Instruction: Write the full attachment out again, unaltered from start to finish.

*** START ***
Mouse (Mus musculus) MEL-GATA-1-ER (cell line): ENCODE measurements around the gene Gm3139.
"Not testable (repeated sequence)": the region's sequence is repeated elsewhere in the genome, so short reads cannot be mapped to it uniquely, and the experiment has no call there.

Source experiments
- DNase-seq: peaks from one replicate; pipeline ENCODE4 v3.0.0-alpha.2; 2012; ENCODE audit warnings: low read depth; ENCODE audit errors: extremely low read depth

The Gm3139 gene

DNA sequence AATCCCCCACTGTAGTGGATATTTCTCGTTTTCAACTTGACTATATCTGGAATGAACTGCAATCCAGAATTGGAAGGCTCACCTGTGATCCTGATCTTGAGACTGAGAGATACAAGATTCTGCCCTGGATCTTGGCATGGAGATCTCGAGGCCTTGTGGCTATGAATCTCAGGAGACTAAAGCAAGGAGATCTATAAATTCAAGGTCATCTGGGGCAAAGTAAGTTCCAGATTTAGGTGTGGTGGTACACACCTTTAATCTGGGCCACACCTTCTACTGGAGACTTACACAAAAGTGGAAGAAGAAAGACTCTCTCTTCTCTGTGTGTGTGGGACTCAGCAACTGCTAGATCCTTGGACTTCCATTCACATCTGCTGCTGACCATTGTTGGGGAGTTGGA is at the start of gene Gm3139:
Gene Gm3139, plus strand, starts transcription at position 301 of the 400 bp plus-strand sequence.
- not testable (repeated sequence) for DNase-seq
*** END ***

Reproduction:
Mouse (Mus musculus) MEL-GATA-1-ER (cell line): ENCODE measurements around the gene Gm3139.
"Not testable (repeated sequence)": the region's sequence is repeated elsewhere in the genome, so short reads cannot be mapped to it uniquely, and the experiment has no call there.

Source experiments
- DNase-seq: peaks from one replicate; pipeline ENCODE4 v3.0.0-alpha.2; 2012; ENCODE audit warnings: low read depth; ENCODE audit errors: extremely low read depth

The Gm3139 gene

DNA sequence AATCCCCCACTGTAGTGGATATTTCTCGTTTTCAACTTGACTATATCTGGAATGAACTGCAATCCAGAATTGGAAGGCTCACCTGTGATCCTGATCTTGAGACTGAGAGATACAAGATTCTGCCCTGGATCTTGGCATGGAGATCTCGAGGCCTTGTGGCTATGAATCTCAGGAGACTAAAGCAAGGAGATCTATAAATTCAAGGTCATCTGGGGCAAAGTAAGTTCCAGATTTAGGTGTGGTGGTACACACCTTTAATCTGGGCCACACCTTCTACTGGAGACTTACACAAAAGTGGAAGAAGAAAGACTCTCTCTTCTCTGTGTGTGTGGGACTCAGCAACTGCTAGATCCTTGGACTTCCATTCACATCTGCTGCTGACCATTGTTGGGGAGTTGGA is at the start of gene Gm3139:
Gene Gm3139, plus strand, starts transcription at position 301 of the 400 bp plus-strand sequence.
- not testable (repeated sequence) for DNase-seq